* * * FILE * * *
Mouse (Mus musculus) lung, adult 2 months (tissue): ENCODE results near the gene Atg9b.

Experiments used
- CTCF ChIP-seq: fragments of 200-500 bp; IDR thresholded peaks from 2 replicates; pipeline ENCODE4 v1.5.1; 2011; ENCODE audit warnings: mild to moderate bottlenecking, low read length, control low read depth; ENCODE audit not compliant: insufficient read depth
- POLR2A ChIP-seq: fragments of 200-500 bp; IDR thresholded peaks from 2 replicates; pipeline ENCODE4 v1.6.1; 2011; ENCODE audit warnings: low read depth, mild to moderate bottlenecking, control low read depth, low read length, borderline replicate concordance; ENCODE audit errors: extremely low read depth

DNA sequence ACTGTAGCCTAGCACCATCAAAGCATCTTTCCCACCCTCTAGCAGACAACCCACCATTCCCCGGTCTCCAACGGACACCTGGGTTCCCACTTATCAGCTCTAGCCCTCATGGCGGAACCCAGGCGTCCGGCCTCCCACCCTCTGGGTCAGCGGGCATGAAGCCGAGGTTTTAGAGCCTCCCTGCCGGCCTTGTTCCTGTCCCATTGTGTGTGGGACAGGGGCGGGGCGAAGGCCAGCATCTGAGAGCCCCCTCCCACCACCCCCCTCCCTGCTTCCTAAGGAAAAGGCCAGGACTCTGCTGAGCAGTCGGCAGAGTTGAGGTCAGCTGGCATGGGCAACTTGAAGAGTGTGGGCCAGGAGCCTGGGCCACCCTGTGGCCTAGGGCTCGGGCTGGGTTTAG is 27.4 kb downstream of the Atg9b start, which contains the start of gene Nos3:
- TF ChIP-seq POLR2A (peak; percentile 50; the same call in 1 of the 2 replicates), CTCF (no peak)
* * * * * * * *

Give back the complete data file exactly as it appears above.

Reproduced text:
Mouse (Mus musculus) lung, adult 2 months (tissue): ENCODE results near the gene Atg9b.

Experiments used
- CTCF ChIP-seq: fragments of 200-500 bp; IDR thresholded peaks from 2 replicates; pipeline ENCODE4 v1.5.1; 2011; ENCODE audit warnings: mild to moderate bottlenecking, low read length, control low read depth; ENCODE audit not compliant: insufficient read depth
- POLR2A ChIP-seq: fragments of 200-500 bp; IDR thresholded peaks from 2 replicates; pipeline ENCODE4 v1.6.1; 2011; ENCODE audit warnings: low read depth, mild to moderate bottlenecking, control low read depth, low read length, borderline replicate concordance; ENCODE audit errors: extremely low read depth

DNA sequence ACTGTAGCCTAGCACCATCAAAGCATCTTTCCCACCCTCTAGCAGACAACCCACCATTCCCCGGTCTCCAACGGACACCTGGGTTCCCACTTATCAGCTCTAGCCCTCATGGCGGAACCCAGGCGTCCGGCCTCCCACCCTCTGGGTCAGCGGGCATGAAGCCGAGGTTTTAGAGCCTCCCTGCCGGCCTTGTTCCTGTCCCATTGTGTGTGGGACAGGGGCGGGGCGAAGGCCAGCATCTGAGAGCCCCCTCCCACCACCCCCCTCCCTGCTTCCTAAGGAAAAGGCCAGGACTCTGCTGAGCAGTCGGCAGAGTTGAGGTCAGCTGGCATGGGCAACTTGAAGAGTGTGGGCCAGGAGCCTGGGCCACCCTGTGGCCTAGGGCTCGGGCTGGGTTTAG is 27.4 kb downstream of the Atg9b start, which contains the start of gene Nos3:
- TF ChIP-seq POLR2A (peak; percentile 50; the same call in 1 of the 2 replicates), CTCF (no peak)